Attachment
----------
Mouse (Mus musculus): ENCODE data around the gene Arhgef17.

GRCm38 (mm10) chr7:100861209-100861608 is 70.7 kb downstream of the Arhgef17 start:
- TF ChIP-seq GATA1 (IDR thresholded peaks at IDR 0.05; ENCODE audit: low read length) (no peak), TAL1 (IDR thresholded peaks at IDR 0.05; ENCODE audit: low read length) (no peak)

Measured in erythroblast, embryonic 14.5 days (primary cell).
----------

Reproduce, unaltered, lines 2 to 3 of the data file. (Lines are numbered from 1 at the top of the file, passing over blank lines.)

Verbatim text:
GRCm38 (mm10) chr7:100861209-100861608 is 70.7 kb downstream of the Arhgef17 start:
- TF ChIP-seq GATA1 (IDR thresholded peaks at IDR 0.05; ENCODE audit: low read length) (no peak), TAL1 (IDR thresholded peaks at IDR 0.05; ENCODE audit: low read length) (no peak)